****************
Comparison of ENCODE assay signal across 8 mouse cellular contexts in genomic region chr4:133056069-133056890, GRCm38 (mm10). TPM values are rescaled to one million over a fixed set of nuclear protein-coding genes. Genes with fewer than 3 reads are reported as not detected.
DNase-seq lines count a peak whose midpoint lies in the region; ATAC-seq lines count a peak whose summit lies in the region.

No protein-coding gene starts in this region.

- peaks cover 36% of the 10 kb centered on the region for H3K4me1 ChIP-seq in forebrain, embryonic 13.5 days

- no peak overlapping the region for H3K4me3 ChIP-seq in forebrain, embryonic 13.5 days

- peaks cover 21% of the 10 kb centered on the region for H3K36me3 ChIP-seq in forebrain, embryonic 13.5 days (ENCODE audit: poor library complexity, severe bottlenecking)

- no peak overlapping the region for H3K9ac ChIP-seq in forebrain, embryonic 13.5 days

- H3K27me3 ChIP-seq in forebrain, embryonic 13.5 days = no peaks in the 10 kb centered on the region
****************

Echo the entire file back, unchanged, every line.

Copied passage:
Comparison of ENCODE assay signal across 8 mouse cellular contexts in genomic region chr4:133056069-133056890, GRCm38 (mm10). TPM values are rescaled to one million over a fixed set of nuclear protein-coding genes. Genes with fewer than 3 reads are reported as not detected.
DNase-seq lines count a peak whose midpoint lies in the region; ATAC-seq lines count a peak whose summit lies in the region.

No protein-coding gene starts in this region.

- peaks cover 36% of the 10 kb centered on the region for H3K4me1 ChIP-seq in forebrain, embryonic 13.5 days

- no peak overlapping the region for H3K4me3 ChIP-seq in forebrain, embryonic 13.5 days

- peaks cover 21% of the 10 kb centered on the region for H3K36me3 ChIP-seq in forebrain, embryonic 13.5 days (ENCODE audit: poor library complexity, severe bottlenecking)

- no peak overlapping the region for H3K9ac ChIP-seq in forebrain, embryonic 13.5 days

- H3K27me3 ChIP-seq in forebrain, embryonic 13.5 days = no peaks in the 10 kb centered on the region